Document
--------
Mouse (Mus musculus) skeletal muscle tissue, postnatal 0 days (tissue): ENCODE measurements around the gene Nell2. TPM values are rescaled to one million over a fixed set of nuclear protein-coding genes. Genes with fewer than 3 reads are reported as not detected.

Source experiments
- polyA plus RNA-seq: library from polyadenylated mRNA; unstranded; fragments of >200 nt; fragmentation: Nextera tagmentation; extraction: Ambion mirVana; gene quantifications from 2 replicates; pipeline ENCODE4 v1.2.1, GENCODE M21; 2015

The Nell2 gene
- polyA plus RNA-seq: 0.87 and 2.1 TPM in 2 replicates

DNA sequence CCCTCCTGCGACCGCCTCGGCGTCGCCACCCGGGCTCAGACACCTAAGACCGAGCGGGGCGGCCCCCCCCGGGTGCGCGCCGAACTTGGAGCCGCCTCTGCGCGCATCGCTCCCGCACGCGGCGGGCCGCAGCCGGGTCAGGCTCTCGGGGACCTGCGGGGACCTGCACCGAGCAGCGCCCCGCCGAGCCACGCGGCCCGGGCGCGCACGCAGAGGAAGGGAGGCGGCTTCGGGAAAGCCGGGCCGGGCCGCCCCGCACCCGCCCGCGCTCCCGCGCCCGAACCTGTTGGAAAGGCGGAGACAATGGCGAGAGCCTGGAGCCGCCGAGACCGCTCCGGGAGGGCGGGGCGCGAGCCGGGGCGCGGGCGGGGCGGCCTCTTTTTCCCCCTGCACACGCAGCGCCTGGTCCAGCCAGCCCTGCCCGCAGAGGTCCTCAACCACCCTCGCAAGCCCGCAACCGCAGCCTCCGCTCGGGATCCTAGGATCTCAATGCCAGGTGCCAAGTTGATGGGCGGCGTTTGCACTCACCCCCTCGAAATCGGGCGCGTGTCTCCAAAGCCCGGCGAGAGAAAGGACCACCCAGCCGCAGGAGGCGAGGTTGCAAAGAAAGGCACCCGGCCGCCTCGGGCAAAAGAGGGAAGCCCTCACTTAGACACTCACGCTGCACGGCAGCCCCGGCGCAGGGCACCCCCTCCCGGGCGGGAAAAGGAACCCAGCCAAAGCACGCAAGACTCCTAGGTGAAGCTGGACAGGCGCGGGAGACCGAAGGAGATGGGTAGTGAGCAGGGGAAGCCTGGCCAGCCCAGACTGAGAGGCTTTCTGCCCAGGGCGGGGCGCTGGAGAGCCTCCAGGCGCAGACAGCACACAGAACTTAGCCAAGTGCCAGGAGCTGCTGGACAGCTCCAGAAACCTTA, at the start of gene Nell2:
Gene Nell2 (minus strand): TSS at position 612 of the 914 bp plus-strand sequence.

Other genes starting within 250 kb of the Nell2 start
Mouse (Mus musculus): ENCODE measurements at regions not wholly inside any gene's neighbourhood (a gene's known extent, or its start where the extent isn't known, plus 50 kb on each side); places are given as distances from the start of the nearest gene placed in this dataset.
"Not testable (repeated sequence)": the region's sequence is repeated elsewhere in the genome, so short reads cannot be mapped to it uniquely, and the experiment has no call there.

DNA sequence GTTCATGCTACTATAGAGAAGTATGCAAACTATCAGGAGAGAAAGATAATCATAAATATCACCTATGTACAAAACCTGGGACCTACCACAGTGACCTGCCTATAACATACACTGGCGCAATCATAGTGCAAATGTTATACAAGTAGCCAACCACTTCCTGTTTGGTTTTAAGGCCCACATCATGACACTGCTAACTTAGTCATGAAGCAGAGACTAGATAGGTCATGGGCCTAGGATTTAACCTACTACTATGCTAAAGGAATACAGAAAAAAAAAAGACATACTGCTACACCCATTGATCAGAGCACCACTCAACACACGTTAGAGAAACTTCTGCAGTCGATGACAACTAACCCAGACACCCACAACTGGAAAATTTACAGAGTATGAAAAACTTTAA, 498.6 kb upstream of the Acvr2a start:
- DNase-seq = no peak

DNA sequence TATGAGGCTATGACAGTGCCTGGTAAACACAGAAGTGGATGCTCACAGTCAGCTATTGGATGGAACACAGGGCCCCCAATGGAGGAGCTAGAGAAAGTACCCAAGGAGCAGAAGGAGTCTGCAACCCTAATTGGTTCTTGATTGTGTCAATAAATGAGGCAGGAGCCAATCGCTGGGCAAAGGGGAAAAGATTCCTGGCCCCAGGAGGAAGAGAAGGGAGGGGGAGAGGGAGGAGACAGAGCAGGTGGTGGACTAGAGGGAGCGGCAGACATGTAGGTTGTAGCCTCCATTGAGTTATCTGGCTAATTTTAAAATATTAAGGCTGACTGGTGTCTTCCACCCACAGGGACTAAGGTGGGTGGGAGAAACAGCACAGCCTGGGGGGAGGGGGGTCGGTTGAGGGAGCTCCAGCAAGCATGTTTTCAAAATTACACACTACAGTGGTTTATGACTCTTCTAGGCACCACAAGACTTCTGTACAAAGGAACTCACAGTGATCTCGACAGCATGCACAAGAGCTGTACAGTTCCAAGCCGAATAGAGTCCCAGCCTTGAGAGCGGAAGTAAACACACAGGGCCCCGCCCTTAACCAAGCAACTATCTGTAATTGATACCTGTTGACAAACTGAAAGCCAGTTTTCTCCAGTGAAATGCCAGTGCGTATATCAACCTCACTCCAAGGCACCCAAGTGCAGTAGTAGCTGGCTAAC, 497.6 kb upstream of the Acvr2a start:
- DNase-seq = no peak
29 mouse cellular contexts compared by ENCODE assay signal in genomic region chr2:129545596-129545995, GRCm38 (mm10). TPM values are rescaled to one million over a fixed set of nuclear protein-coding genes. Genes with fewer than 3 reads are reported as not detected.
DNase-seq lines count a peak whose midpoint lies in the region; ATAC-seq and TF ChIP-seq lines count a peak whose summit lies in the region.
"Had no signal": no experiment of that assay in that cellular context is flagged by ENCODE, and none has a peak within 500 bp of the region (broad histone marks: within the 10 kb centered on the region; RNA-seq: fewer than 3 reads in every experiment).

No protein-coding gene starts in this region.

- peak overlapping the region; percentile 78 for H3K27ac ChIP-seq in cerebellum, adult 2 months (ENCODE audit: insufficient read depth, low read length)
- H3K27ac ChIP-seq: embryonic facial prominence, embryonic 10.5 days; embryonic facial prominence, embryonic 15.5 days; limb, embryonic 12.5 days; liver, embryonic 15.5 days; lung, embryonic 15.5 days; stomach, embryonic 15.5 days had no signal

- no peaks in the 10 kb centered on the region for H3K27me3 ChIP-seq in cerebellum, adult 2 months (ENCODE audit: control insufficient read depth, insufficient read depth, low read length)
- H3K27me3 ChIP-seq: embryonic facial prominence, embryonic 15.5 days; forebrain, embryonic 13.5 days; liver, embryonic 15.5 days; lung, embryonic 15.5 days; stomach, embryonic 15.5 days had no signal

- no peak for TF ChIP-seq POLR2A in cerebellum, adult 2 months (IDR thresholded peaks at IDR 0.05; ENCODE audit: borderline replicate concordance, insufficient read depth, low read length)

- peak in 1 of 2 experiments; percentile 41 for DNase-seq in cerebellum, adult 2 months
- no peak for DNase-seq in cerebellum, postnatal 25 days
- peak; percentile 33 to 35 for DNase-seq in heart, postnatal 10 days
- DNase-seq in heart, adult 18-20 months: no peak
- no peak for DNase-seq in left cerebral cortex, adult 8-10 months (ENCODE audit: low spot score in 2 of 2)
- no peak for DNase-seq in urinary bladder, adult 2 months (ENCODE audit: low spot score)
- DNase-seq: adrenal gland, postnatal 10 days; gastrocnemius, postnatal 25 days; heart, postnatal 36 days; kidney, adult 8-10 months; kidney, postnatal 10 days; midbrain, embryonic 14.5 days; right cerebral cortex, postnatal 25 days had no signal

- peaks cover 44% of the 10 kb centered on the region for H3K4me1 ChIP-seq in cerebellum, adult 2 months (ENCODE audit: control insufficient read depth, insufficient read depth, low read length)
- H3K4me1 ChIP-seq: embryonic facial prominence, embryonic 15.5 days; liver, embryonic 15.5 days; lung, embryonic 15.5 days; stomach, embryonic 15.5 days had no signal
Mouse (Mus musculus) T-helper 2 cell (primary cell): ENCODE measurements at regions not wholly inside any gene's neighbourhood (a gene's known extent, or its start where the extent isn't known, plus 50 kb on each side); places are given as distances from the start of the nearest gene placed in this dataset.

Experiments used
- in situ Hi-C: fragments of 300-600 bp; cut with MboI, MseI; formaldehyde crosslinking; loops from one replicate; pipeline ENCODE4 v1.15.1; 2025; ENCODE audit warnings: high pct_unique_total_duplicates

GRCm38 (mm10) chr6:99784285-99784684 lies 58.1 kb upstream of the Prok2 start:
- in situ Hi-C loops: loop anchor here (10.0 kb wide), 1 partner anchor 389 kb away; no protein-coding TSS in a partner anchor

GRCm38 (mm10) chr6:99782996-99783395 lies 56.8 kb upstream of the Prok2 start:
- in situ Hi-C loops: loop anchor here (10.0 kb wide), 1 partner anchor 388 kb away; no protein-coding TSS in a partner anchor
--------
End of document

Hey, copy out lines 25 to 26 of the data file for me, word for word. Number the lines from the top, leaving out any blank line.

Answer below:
- no peak for DNase-seq in cerebellum, postnatal 25 days
- peak; percentile 33 to 35 for DNase-seq in heart, postnatal 10 days